My employer has a freeware utility you can run on your network to find and document instances of SQL Server. One of SQL Server’s primary advantages is also one of its primary disadvantages – you can spin one up in a manner of minutes.
To grow deals at a company buying our SQL Server software, we’d offer to document their servers for them. They would claim they only had 10-15 instances of SQL running. We’d run our utility and return with closer to 100-150 instances. Oops!
I was recently asked if we had a similar tool for Oracle. I was a bit taken aback, and my gut reaction wasn’t a very good one.
Wait a sec, most orgs know EXACTLY where they have Oracle running
To answer the question though, “No, we do not have such a tool. This is not a primary concern for our Oracle customers.” But, I was curious and really wanted to find out if there was such a tool, or if DBAs worried about such matters.
A quick Google proves mostly unfruitful. I found one promising lead via a blog post in 2005 from Oracle security expert, Pete Finnigan. Unfortunately going to the download page prompts me for a login, although to be fair it is over 6 years old.
So, am I naive to think that it’s much harder to sneak an instance of Oracle database onto a network? A quick Twitter conversation sprouted up, and apparently it does happen. Or at least, production DBAs are rudely awakened to the presence of unknown databases popping up. Oh, and people normally find these databases when the owner sticks their neck out and asks for help.
What do you do after you find them?
To the victor go the spoils? Do you really want ownership of a database that probably hasn’t been well maintained? In terms of job security I would think having more resources in your domain would be a good thing. On the flip side, most Oracle DBAs aren’t exactly short on work.
A lot of sites have an Enterprise agreement with Oracle that allows them to deploy an unlimited number of databases. Users hear this, and then decide to build a local application using Oracle, and the word never makes it to the IT Support team. The company starts to rely on the service this new app is supplying, and all of a sudden IT is now responsible for another database it never even knew about!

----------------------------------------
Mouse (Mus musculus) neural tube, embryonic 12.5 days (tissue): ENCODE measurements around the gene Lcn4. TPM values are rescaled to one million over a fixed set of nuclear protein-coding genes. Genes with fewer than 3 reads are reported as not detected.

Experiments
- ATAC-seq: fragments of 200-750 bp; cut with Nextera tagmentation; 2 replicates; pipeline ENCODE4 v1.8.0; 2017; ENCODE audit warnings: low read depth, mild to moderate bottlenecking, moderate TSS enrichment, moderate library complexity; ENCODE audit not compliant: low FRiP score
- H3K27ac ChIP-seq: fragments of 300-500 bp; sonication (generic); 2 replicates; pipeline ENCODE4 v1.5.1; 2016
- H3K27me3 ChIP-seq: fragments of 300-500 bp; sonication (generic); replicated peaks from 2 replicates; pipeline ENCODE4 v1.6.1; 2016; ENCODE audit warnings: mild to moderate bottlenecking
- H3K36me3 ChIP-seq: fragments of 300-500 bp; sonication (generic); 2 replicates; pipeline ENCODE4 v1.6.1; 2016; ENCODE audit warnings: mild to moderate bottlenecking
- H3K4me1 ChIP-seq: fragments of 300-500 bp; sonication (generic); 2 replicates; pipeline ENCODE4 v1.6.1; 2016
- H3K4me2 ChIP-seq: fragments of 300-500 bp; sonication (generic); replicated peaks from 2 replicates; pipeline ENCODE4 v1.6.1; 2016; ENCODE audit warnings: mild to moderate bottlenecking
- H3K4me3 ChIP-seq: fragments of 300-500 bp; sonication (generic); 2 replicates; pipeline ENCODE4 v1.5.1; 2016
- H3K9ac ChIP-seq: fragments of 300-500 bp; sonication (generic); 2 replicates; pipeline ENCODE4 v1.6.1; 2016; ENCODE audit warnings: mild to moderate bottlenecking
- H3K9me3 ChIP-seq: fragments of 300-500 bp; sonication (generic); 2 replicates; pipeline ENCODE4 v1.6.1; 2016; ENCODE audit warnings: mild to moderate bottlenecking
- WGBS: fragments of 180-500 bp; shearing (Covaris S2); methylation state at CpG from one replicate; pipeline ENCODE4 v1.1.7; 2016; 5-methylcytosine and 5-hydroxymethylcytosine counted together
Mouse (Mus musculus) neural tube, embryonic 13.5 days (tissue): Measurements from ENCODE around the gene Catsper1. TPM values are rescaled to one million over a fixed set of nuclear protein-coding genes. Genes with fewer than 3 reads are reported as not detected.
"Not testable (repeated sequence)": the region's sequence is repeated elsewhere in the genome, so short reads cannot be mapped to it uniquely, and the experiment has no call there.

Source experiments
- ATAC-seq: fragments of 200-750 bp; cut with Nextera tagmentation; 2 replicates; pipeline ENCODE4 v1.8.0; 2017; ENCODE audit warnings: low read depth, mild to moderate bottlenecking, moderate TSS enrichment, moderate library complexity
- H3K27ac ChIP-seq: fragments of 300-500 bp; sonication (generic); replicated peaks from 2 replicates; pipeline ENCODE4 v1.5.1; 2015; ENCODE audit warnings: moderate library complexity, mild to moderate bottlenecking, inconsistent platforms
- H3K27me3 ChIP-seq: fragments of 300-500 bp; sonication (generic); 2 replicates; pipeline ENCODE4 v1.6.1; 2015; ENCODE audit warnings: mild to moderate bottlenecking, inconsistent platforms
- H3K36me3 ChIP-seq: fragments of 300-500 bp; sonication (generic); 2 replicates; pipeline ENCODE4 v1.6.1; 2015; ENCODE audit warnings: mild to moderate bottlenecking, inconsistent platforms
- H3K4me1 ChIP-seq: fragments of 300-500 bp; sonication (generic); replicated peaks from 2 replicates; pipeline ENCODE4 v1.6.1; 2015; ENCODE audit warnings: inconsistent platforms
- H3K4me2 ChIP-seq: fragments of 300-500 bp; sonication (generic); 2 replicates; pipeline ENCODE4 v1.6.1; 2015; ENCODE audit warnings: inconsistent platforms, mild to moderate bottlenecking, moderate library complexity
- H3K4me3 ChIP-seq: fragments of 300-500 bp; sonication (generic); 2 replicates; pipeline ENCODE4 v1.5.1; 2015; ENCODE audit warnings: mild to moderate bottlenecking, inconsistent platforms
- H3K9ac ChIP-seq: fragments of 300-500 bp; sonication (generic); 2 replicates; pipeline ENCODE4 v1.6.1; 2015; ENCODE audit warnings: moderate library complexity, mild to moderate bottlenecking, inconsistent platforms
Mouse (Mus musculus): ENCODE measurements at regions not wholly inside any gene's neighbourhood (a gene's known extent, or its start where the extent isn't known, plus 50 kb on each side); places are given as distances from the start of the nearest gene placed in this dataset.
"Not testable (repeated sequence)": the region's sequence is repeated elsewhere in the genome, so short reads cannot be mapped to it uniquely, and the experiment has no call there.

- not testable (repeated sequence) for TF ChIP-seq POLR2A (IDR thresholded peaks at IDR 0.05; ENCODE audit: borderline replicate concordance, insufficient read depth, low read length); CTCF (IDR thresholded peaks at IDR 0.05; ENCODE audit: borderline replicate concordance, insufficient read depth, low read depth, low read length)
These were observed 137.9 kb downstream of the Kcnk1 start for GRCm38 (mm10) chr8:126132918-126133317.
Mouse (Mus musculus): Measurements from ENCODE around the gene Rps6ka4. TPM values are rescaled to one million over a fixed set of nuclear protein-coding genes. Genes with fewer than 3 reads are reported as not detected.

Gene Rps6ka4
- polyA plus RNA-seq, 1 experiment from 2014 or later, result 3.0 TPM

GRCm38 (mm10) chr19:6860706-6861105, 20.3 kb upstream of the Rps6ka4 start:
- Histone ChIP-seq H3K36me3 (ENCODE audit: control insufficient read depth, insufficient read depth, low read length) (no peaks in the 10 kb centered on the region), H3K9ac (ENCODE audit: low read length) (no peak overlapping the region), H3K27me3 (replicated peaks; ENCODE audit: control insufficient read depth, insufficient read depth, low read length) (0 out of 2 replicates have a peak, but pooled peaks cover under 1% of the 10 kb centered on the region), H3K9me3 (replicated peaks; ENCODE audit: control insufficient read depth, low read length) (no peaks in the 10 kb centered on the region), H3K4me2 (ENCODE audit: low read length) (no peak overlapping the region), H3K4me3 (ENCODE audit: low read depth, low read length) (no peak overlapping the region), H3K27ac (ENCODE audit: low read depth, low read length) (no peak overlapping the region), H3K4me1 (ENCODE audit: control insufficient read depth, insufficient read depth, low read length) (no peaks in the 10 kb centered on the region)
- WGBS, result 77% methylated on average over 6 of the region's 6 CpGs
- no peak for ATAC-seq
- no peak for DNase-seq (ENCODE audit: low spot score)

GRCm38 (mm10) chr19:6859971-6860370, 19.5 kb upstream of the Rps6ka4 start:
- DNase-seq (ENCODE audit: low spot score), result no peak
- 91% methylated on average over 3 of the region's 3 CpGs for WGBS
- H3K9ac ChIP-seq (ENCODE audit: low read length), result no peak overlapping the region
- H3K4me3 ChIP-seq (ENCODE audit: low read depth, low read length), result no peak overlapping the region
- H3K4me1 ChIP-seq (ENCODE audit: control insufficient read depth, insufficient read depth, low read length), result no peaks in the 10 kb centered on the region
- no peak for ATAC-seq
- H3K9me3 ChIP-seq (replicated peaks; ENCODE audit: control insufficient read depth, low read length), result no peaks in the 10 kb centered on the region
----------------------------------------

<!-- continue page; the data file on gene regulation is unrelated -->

Again, this is a scenario I hear over and over in the SQL Server world. Usually it involves 3rd party vendor apps that use SQL Server. But is this problem just as rampant in the Oracle world? Share your horror stories, and better yet, let us know how you audit your Oracle installs. Have a script, use a tool? Don’t be greedy now!
In reality, you’re thinking too small with respect to whether or not Oracle is installed. It’s not just the fact that I might have to support a poorly maintained database that’s the concern. Oracle continues to have numerous security patches. And chances are Oracle installations the DBAs don’t know about aren’t getting patched. I can recall a pen-tester showing me he could quickly exploit a vulnerability to TNS Listener and escalate to the service account Oracle ran under. Shortly thereafter, he had the box. That was his foot in the door.
How easy is it to spin up an Oracle installation? Just about as easy as it is to spin up a SQL Server one, especially since you can get a copy of the install media for free (or at least, you used to). And chances are if a developer is working with Oracle on a production application, he or she has it installed on the local workstation, too. I compromise the workstation, run under the developer’s account, and since developers tend to have access to production data… you got it.
Once you know how, it is pretty easy. Still not as easy as SQL Server, esp if we’re not talking Windows.
Points taken and then some on the security aspect.
So how do you manage Oracle installs?
I advocate developers installing local copies of Oracle all the time. Maybe I should add a few words about keeping it properly patched, or locking down the listener to local connections only.